browser icon
You are using an insecure version of your web browser. Please update your browser!
Using an outdated browser makes your computer unsafe. For a safer, faster, more enjoyable user experience, please update your browser today or try a newer browser.

Tynong and Tynong North

Written by Annie O'Riley ( on May 13, 2012

Beyond Pakenham in the direction of Warragul lies Tynong. The township straddles the railway line and sits where the “Great Koo Wee Rup Swamp” meets the base of the Gembrook Ranges. The original settlers were farmers who purchased crown land in the 1870’s and the timber cutters and mills.  The railway opened in 1877 but it seems that a station at Tynong wasn’t built until sometime after 1881. There are numerous articles regarding the residents of Tynong meeting with the Commissioner of Railways in an effort to get a siding constructed.

The first mention I can find of Tynong in old newspapers is dated 26th of October, 1876 when a farm of 283 acres (114 hectares) was being sold. Obviously the farmer had difficulty in selling as the farm was advertised on numerous occasions until the 11th of December when it is put up for auction at the “Dandenong Market-Yards”.

This homestead was on the Old Gippsland road near Tynong. Photo taken in 1927 and courtesy of The State Library of Victoria.

In 1882 there is mention in the Mercury and Weekly Courier that a post office had been opened at the Tynong Railway Station. There are numerous articles about maitenance of the roads, problems at the railway station, including one complaint about the lack of refreshments at the Tynong station. In 1884 there is mention of an annual horse race being held in Mr. Pharoah’s paddock and  that a licence for a hotel in Tynong was refused. In 1903 a store opened amidst much jubilation. In the 1930’s granite from Tynong north was mined to build the Shrine of Remembrance in Melbourne and by the 1940’s the area was getting a name for dog coursing (racing after a lure) on a track to the north of the township.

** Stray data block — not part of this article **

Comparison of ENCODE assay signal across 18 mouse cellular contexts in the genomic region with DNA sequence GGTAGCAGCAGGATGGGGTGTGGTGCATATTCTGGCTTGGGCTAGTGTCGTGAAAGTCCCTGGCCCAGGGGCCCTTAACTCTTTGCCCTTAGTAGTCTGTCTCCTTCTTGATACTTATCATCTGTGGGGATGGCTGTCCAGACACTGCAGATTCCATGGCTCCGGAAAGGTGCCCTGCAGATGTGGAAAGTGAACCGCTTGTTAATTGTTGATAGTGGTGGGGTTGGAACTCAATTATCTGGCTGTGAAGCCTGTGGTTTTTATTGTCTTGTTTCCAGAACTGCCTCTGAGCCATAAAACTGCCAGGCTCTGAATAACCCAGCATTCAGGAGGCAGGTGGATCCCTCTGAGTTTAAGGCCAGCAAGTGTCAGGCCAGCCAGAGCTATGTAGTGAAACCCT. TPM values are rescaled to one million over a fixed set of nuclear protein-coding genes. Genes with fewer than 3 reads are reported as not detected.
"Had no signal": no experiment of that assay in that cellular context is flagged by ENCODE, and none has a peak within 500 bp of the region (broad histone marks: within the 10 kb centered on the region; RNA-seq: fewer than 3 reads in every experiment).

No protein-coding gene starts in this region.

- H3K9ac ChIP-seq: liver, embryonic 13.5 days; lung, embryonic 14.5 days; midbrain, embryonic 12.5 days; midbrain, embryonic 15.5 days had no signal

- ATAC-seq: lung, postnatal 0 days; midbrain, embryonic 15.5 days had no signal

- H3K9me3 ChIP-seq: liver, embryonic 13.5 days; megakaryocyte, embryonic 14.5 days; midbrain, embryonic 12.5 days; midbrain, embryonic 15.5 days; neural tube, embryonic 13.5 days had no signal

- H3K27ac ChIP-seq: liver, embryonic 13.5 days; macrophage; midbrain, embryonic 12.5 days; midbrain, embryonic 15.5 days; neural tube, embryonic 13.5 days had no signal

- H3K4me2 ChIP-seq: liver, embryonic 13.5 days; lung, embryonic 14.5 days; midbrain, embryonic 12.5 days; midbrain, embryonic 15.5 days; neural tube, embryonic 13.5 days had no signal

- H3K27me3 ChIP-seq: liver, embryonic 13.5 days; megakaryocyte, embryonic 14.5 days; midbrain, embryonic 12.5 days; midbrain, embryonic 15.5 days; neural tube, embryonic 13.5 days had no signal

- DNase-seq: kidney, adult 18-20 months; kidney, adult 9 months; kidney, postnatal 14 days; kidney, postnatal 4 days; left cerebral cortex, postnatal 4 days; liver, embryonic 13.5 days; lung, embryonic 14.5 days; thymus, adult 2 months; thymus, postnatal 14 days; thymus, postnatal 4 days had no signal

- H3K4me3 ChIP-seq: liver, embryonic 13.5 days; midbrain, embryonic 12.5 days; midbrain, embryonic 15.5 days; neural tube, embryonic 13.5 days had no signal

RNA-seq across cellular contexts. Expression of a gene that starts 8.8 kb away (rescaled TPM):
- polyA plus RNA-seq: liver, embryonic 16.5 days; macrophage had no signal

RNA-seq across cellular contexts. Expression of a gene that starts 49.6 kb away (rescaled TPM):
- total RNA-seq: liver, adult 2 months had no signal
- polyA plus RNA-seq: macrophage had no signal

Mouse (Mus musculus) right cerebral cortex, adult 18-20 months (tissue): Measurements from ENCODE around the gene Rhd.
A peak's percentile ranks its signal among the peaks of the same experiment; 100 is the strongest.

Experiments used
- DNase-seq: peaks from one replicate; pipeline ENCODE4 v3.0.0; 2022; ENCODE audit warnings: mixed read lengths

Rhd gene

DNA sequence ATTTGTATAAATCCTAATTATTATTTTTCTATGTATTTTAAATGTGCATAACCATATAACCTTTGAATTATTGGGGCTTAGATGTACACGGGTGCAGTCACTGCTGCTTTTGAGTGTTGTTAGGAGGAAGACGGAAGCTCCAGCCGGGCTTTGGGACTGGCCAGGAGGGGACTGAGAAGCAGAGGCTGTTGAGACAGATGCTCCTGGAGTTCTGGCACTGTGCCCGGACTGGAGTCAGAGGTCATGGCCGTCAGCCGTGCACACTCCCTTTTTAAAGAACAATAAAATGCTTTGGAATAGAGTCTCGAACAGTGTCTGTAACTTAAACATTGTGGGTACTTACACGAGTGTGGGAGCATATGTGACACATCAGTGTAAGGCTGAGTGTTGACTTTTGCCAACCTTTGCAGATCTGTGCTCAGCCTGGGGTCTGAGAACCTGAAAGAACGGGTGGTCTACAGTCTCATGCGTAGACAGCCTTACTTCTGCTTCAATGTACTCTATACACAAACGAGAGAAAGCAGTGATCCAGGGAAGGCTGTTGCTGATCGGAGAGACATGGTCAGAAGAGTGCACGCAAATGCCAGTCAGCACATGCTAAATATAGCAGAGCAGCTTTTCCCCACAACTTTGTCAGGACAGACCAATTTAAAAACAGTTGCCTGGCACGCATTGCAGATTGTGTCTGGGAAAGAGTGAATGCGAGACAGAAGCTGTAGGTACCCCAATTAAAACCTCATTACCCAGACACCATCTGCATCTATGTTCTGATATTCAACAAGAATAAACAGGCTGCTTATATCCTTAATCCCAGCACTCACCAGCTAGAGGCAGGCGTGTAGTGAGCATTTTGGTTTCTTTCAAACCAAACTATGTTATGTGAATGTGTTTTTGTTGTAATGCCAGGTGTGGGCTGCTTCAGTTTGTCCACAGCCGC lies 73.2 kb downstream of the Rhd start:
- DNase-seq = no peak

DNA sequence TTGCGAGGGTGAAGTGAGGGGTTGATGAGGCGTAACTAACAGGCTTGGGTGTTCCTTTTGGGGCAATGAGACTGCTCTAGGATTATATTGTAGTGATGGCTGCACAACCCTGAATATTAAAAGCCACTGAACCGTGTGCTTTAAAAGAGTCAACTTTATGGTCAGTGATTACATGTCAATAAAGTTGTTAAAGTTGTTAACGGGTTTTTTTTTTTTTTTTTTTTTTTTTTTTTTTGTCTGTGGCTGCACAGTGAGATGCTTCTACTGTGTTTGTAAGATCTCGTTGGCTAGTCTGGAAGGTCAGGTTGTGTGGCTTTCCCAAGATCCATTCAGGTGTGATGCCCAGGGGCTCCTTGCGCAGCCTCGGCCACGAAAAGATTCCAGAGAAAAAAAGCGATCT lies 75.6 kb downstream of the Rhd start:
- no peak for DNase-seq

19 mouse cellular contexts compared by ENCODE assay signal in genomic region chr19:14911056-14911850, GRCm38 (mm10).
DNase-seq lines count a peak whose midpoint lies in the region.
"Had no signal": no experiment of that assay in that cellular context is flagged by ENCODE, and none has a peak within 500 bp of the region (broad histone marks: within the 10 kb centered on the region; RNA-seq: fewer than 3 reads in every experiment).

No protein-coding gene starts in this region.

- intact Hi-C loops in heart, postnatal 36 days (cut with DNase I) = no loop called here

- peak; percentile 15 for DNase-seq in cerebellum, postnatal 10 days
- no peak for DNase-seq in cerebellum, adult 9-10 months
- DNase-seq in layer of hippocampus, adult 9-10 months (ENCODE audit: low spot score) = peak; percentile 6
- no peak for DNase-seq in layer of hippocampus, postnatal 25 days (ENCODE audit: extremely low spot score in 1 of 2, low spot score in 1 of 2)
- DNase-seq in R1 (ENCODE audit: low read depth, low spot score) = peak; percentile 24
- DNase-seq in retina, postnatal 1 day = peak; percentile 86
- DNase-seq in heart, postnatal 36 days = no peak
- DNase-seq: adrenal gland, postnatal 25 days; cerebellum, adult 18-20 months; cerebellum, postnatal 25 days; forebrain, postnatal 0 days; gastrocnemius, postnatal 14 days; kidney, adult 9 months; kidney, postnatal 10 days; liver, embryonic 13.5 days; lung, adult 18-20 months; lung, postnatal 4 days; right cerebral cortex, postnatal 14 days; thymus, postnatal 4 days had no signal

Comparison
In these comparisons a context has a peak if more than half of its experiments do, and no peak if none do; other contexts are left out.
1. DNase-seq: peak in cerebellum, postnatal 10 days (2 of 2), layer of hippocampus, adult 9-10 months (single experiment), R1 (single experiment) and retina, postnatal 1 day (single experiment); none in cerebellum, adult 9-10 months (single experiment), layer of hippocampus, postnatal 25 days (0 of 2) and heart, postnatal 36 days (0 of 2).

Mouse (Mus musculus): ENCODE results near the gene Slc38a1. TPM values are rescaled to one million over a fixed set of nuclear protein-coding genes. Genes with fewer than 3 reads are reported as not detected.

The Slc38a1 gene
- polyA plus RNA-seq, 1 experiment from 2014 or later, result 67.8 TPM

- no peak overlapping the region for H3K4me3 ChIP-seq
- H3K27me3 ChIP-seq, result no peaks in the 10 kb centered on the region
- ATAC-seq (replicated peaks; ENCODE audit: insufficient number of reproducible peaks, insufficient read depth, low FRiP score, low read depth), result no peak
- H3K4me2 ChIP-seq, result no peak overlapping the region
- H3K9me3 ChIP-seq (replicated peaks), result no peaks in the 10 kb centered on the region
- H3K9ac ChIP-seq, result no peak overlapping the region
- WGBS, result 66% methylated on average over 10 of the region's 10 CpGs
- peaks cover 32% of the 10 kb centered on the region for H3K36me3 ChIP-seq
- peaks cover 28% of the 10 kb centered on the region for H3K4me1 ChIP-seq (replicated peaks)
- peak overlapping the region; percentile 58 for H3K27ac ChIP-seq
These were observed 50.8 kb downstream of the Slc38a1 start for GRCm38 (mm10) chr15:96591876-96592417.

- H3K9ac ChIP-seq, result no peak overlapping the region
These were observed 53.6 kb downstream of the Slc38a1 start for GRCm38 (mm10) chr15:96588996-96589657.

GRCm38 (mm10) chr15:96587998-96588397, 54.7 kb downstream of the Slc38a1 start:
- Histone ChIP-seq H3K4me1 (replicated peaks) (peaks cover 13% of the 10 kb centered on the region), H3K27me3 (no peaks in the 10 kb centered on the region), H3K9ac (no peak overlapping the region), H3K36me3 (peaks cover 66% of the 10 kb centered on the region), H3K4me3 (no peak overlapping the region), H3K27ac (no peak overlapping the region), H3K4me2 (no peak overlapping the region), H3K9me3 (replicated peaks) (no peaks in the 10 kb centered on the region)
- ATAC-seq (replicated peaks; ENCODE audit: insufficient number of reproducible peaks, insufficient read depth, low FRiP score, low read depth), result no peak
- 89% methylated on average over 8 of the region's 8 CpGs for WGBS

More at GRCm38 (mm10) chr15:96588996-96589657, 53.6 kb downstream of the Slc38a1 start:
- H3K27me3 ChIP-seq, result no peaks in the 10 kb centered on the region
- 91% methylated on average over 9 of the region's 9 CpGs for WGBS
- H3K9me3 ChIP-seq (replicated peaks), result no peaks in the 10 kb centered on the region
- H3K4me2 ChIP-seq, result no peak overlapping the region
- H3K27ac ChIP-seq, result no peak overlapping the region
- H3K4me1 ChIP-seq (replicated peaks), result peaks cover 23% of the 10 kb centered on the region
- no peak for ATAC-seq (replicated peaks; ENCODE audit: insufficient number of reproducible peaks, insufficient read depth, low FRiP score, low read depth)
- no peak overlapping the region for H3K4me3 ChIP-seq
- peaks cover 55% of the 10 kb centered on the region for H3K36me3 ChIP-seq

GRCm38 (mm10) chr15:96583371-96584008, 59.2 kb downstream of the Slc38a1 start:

The Weatherhead family feature prominently in the history of Tynong and Tynong North, but so do names such as Gillespie, Scholes, Synot, Lamb, Cousins and Thomas.  The timber mills in Tynong North were the major industry for the area but the reclaimed swamp ground to the south, made dairying a profitable venture.  Today, Tynong is known for it’s beautiful scenery and attractions such as Gumbuya Park, Mill Valley Ranch and Pepermint Ridge Education Centre attract thousands of visitors each year as does the state park with it’s campgrounds, bush tracks and beautiful picnic areas.


The Tynong Racetrack

Death From Snake bite

The Skeleton in a Tree